I sat down to write about the changes in California law that went into effect on January 1, and like any good millennial, prior to starting, I took a little trip down the social media rabbit hole.  Amidst the several pictures of food, I saw a video of a child that probably wouldn’t want the video to follow them through their life.  The video was posted to an Instagram story, and so the parent likely thought that it would disappear after 24 hours.

You may have noticed that in nearly every single app that you have on your phone, when you opened them for the first time in 2020, you received a popup notification asking you to agree to a new privacy policy.  California Assembly Bill 25 amended the California Consumer Privacy Act (more widely known as the “CCPA”) to require businesses to provide consumers (including employees and applicants) with notices about what categories of information they collect about them and its purpose for collecting said information.  The law requires these notices to be provided before or at the time of collection.  Therefore Instagram, Snapchat, and whichever map app you use to provide you directions had to provide you an opportunity to see the updated, and CCPA-compliant privacy policy that their lawyers helped them draft ahead of the updated law in 2020.

All California citizens now have the right to know what type of data most big companies are collecting from us, and more importantly, whether that data is being sold to third parties.  We have the right to opt out of those sales.  And we have the right to request to see any data that has already been collected and ask the company to delete it.  Unfortunately, there are two problems raised by your trying to avail yourself of those rights.  First, we are assuming that companies are fully compliant with the law, and as your friendly neighborhood lawyer, I can tell you many are not.  Second, in many cases, the only mechanism that the companies can provide to you in order to delete your data is to delete your account entirely, a step many of us don’t want to take.

Where this conversation really begins is the same place that almost every conversation about the modern internet begins – a determination of how much you value convenience.  There was an excellent study done by New York Times reporters in January about the way in which our phones collect location data, and how easily a fairly accurate portrait of a person’s life can be put together simply from the metadata collected by our phones and apps, even if identifying information (e.g., phone numbers or names) are removed from the data.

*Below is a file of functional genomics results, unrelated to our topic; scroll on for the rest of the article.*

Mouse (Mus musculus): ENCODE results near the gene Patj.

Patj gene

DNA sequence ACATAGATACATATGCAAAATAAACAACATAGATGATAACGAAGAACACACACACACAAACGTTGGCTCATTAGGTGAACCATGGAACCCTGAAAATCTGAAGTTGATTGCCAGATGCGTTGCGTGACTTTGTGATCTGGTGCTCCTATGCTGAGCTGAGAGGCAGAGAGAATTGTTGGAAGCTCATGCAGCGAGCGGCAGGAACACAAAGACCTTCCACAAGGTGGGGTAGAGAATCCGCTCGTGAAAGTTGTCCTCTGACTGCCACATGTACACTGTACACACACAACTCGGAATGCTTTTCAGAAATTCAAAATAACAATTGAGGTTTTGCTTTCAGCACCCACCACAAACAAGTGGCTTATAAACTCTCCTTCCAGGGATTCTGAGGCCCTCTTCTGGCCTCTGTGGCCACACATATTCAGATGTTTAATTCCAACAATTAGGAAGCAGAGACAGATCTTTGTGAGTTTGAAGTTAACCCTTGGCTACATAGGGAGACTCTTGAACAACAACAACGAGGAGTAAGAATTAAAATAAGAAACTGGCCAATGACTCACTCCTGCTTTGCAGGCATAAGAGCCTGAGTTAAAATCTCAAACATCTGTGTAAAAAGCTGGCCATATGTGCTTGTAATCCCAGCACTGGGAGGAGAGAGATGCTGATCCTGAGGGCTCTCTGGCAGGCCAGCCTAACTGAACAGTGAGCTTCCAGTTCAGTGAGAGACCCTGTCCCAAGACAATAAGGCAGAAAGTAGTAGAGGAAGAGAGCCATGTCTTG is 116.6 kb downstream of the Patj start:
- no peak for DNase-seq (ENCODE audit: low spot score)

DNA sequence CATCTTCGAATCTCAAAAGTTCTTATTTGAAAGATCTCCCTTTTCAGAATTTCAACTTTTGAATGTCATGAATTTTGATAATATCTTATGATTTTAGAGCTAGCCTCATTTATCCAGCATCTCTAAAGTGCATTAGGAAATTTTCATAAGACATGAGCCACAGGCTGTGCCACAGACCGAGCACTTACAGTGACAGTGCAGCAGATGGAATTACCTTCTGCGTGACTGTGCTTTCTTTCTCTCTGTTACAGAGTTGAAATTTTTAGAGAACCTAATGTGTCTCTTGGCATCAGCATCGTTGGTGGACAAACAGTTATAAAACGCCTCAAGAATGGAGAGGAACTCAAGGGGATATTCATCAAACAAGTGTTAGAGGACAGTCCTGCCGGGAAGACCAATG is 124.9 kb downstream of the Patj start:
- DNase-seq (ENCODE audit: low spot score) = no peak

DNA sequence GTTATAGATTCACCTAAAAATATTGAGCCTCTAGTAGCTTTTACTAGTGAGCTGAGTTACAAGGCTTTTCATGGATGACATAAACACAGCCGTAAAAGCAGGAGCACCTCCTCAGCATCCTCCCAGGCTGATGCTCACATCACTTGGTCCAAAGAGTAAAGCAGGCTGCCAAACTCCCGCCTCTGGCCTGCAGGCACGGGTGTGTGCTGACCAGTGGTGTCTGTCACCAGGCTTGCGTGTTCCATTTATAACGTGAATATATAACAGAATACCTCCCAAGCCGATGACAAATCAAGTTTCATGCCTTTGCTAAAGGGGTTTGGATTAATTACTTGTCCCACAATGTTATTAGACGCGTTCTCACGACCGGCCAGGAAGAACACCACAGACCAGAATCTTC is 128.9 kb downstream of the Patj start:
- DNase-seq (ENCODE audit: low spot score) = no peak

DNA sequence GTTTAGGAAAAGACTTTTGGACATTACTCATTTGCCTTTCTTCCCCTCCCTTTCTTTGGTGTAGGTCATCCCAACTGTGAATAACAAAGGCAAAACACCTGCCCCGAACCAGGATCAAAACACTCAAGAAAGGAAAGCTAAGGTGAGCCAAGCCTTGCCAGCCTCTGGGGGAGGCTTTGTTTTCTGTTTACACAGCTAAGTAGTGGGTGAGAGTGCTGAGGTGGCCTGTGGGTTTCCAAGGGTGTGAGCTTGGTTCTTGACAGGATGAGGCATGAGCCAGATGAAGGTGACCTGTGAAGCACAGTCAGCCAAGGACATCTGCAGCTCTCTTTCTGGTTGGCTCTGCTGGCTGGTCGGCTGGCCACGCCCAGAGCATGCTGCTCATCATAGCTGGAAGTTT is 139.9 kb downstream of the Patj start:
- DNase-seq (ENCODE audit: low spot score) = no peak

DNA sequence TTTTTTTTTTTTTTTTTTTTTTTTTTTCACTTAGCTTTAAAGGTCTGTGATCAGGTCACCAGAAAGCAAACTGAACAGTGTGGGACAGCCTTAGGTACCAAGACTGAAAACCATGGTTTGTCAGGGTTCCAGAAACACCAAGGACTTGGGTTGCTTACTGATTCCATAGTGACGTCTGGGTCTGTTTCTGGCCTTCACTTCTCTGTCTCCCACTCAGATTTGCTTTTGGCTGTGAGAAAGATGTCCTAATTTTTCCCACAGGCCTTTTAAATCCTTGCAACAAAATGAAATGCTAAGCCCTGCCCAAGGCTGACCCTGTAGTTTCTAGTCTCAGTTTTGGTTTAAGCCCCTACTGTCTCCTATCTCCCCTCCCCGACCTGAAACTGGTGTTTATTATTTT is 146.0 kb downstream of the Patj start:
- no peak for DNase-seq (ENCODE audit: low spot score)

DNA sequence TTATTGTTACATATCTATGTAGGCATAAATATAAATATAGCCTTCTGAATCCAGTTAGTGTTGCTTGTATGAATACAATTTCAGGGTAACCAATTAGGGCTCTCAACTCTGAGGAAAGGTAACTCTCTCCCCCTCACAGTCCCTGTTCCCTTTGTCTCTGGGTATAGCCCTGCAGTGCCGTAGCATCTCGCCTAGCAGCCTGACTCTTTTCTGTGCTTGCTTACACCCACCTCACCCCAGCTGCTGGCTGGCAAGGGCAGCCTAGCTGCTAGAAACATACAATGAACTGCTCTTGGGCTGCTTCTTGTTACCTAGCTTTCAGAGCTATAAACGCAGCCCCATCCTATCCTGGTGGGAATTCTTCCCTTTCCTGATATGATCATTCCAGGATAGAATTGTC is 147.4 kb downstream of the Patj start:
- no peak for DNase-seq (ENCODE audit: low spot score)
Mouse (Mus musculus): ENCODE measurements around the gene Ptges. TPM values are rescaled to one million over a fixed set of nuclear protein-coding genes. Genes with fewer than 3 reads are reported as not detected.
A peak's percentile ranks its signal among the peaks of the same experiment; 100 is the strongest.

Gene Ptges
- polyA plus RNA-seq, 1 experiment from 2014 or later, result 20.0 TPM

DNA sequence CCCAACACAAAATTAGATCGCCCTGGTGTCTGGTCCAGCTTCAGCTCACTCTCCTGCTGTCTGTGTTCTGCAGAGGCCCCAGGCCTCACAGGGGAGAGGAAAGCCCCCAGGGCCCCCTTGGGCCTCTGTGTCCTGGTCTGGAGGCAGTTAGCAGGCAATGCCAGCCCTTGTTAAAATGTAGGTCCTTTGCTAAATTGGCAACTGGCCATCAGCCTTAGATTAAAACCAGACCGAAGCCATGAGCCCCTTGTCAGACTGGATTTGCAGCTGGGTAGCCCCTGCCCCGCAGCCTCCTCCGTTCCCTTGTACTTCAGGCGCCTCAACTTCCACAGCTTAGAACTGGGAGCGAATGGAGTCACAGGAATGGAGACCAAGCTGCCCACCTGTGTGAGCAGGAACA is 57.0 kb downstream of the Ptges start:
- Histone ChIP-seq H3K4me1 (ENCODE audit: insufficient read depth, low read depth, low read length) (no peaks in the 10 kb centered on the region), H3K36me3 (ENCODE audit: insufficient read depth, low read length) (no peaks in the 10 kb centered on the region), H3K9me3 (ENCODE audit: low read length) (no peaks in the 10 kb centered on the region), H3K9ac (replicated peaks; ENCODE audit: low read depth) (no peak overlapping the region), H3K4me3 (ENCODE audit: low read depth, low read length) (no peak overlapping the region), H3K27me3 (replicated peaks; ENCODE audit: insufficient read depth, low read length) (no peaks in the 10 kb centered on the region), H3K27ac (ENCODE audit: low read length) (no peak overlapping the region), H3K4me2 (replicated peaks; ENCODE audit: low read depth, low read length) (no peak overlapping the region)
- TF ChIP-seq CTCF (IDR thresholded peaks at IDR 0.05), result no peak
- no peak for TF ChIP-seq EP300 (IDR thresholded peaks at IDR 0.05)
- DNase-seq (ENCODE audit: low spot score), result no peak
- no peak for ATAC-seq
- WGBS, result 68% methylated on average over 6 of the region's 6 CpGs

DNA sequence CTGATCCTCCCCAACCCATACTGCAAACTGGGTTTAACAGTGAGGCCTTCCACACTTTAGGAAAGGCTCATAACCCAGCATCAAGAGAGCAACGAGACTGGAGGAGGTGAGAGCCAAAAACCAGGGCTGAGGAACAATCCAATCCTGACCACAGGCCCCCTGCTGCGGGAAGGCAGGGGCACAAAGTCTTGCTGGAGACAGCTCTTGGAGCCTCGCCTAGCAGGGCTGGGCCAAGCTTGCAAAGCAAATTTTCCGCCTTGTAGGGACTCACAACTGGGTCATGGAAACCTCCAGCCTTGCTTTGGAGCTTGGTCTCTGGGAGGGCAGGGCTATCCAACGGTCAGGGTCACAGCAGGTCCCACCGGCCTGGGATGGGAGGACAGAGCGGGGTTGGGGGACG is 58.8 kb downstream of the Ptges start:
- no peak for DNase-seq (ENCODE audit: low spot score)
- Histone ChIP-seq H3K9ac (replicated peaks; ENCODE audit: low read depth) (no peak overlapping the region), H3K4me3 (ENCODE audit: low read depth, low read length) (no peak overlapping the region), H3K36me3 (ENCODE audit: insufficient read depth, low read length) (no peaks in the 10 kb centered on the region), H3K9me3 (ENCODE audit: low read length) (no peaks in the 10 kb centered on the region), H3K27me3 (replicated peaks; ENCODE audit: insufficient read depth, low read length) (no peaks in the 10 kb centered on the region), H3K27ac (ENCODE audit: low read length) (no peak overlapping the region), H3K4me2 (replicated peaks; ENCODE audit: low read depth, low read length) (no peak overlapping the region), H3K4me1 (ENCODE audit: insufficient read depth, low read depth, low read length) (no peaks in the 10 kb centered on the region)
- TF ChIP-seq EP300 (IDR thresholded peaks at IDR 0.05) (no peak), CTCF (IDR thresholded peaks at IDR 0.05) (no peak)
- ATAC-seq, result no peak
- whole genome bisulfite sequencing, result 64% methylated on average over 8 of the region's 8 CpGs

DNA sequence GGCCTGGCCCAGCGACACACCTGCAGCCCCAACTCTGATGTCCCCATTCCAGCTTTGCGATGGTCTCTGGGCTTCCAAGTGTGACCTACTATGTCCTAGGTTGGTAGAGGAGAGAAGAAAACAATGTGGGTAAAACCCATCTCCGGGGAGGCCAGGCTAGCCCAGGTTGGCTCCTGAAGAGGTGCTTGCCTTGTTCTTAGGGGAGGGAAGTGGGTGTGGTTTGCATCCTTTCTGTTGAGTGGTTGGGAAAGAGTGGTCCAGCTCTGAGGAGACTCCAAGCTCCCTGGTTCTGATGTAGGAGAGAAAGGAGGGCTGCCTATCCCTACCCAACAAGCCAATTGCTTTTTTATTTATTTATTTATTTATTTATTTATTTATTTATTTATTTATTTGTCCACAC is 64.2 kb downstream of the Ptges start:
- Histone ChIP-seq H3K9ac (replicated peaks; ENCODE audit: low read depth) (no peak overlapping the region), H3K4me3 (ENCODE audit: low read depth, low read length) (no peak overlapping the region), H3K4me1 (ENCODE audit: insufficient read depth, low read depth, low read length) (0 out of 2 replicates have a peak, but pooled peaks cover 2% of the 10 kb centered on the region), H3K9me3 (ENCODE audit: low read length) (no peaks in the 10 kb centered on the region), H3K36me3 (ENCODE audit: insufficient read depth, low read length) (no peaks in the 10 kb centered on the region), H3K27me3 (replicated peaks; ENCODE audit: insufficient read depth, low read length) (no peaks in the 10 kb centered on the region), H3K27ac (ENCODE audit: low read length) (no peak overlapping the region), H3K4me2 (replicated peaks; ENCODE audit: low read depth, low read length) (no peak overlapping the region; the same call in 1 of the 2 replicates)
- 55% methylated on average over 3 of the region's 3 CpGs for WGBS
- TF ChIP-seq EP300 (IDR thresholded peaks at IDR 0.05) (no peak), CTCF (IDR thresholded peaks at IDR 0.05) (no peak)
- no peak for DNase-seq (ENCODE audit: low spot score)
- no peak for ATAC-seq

Typically, when I begin describing how important this is to people, this is when they look at me and say “Well I have nothing to hide, so why should I care?”  This is indeed a fair point.  It is also the kind of thinking that got us to the point where the state of California decided to step in to protect its citizens from data mining companies, but doesn’t go nearly as far as the European Union does in its privacy protections for its citizens.  However, these same people often are the ones who think it’s “so weird” that Instagram or Facebook shows them advertisements for whatever product they were just talking about with their friends.  These apps can do this because of all of the metadata that your phone collects, and the permissions that these apps have gained from our collective unwillingness to read long privacy policies and simply hit the accept button so that we can see more pictures of our friends’ kids or grandkids.

In the meantime, if you actually go through the process of requesting from Facebook the private data that they have been collecting from you on any one of their apps (Facebook, Instagram, or WhatsApp being the most popular), you can eventually be emailed a link to download your data.  What a short (it’s not short) and simple (it’s not simple) perusal into your data files from Facebook will show you is the data that you have shared with Facebook or Instagram – personal information, apps you’ve granted permissions to, photos you’ve uploaded, etc.  However, what these files won’t show you is all of the metadata that has been collected on you by Facebook. 

Even though Instagram knows which pictures you linger on longer than others, which stories you view multiple times, what types of accounts you are most likely to click on in the Explore tab, and use this information in order to provide better advertisements to you, it isn’t in your data file that you can quickly (it’s not quick) and easily (it’s not easy) download from them.

The more access a company has into your life, the more convenience they can provide to you – Google provides you a free search engine, free and unlimited email (Gmail), free maps with accurate GPS guidance (Google Maps and Waze), or a free catalog of entertaining videos (YouTube).  However, that data has helped make Google one of the largest, if not the largest (depending on the metrics you use) sellers of online advertisements.  Three companies (Google, Facebook, and Amazon) sell over 70% of all online advertising.  When you think about how much information those three companies have about us, it makes sense how they can provide such targeted advertising.

My advice? Request your data – see what they are collecting. Update your privacy settings to provide as little free data as you possibly can.  However, telling you to delete your accounts would be a waste, since I wrote this and haven’t deleted mine.